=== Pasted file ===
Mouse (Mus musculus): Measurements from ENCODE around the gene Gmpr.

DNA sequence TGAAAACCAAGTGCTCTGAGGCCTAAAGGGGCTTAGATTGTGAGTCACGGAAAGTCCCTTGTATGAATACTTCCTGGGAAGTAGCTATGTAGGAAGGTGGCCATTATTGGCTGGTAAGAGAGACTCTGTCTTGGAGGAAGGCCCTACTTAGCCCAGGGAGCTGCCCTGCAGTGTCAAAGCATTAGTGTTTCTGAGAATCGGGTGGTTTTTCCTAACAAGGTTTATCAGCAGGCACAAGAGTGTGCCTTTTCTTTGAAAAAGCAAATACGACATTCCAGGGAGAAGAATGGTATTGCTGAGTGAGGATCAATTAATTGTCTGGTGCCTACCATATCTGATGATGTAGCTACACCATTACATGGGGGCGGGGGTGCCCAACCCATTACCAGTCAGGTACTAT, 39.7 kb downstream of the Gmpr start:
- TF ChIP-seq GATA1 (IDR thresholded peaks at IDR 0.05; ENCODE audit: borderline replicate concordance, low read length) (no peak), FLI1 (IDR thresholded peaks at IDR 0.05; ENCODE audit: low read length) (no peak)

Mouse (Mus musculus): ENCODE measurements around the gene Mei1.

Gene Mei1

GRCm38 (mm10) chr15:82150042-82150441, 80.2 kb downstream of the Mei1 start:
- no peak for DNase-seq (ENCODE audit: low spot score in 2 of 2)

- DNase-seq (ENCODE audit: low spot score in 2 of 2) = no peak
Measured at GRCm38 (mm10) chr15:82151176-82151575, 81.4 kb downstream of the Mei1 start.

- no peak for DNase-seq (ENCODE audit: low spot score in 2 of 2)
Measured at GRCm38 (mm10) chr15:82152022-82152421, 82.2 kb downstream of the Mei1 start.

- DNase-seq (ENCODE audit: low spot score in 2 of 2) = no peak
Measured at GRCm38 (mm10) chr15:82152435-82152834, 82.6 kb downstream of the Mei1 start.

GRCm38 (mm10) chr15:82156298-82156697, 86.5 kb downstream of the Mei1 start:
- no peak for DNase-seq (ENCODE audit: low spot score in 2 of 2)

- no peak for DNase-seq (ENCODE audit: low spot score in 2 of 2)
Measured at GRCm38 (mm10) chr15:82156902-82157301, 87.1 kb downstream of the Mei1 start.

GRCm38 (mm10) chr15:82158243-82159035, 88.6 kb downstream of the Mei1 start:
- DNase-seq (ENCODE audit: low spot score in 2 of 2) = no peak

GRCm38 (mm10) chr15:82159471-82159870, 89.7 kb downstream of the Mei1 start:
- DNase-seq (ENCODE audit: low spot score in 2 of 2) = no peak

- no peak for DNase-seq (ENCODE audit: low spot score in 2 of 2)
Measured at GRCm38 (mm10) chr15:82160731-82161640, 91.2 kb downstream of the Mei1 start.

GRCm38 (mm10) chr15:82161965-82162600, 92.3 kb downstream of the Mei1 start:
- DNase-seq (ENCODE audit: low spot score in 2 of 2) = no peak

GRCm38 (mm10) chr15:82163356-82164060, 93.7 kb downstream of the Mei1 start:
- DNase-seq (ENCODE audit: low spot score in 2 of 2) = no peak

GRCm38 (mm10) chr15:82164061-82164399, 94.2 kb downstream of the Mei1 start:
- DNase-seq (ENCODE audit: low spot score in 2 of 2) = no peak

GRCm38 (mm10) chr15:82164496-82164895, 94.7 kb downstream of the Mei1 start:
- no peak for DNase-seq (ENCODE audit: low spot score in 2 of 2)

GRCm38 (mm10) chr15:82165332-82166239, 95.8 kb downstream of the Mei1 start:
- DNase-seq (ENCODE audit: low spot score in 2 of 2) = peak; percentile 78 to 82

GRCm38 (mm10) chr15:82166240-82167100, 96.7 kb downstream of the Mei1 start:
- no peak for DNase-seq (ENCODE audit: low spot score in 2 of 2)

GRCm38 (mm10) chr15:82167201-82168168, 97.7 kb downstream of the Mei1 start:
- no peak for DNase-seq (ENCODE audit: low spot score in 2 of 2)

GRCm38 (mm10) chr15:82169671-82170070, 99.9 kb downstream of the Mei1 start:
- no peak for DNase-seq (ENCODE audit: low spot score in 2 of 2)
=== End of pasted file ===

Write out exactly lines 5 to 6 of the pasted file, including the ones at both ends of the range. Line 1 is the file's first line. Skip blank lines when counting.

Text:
Gene Mei1

GRCm38 (mm10) chr15:82150042-82150441, 80.2 kb downstream of the Mei1 start: